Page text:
South African Opposition Investigating Ex-Leader Over Colonialism Tweets

Helen Zille
Former South African opposition Democratic Alliance leader Helen Zille (C) speaks to the media before casting her vote in Rondebosch, Cape Town, on May 7, 2014. The DA has charged Zille over tweets that suggested colonialism was not all bad. Sumaya Hisham/Reuters

South Africa's leading opposition party has begun disciplinary action against its former leader, Helen Zille, after a series of tweets in which she suggested that colonialism was not entirely negative and had left some benefits.

The leader of the Democratic Alliance (DA), Mmusi Maimane, announced at a press conference in Cape Town on Sunday that the party would investigate Zille on charges of bringing the party into disrepute and she would face a formal hearing on whether her actions breached the party's constitution.

Zille, who led the party from 2007 to 2015, sparked a storm on social media on March 16 when she tweeted a series of messages suggesting that colonialism had brought South Africa benefits, including infrastructure and its judicial system.

For those claiming legacy of colonialism was ONLY negative, think of our independent judiciary, transport infrastructure, piped water etc.

— Helen Zille (@helenzille) March 16, 2017

Would we have had a transition into specialised health care and medication without colonial influence? Just be honest, please.

— Helen Zille (@helenzille) March 16, 2017

Zille, who is the premier of the Western Cape provincial government, apologized on the same day, claiming that the tweets were not intended as a defense of colonialism. But the outburst had already prompted strong reactions in South Africa, with the governing African National Congress (ANC) and left-wing Economic Freedom Fighters (EFF), the country's third-biggest political party, both slamming Zille for her comments.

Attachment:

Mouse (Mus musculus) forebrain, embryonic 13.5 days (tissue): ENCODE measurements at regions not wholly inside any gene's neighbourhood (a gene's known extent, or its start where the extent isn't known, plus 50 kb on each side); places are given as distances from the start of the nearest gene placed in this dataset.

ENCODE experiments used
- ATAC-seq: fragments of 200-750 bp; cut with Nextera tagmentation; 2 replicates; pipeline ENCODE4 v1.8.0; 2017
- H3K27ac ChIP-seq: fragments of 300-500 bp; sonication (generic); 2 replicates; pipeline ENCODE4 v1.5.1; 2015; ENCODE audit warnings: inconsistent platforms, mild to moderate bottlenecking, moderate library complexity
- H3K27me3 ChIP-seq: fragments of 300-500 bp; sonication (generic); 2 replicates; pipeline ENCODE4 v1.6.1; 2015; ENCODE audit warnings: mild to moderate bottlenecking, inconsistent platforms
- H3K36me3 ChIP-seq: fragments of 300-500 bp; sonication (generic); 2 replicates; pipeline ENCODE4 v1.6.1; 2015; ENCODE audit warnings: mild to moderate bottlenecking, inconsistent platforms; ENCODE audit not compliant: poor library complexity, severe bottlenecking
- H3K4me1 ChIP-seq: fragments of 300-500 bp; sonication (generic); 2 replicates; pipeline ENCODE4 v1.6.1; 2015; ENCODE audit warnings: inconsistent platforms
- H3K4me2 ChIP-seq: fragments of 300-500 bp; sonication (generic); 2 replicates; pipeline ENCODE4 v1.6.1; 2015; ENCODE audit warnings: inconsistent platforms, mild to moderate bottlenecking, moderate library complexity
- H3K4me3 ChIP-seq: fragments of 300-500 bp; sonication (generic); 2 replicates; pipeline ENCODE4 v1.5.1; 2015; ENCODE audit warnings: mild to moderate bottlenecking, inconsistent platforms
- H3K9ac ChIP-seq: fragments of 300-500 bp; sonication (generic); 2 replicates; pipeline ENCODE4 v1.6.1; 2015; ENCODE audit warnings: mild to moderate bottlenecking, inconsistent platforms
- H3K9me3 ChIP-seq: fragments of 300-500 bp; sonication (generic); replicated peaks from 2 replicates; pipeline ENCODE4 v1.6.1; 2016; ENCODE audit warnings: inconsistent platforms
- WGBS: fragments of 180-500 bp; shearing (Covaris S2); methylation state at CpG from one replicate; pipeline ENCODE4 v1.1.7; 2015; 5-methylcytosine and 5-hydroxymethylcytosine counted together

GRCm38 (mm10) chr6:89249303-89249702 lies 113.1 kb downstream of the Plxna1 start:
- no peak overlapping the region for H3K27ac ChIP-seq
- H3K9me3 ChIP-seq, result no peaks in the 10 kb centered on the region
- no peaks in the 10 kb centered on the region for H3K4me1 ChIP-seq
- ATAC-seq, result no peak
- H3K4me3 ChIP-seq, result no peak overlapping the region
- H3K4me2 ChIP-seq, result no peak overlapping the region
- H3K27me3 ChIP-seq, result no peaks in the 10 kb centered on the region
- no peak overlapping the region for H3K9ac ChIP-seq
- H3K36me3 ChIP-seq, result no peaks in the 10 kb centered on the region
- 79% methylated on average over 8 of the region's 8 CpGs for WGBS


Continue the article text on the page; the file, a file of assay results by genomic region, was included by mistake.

"This has not been an easy decision to make… She has contributed immensely to the growth and success of the DA over the past decade," read Maimane's statement. "However, my job as the leader of the DA is to grow our party and advance our project of building a non-racial, prosperous democracy. Nothing is more important that [sic.] this project, and no one is bigger than it."

Prior to Maimane's announcement, Zille said on Twitter: "Whatever I hear from the DA I have only one comment: I will abide by due and fair process of SA [South Africa] and DA constitution and the rule of law."

Britain and the Netherlands colonized South Africa in the 18th and 19th centuries before the modern country was formed in 1910; this involved the union of the former British colonies of the Cape and Natal and the former Boer Republics of Orange Free State and Transvaal.

The country was ruled by an apartheid regime—which concentrated power in the hands of the white minority—from 1948 until 1994, when Nelson Mandela was elected as the country's first black president.

As head of the DA, Zille ran for president in 2009 and 2014, but was defeated by current South African President Jacob Zuma both times.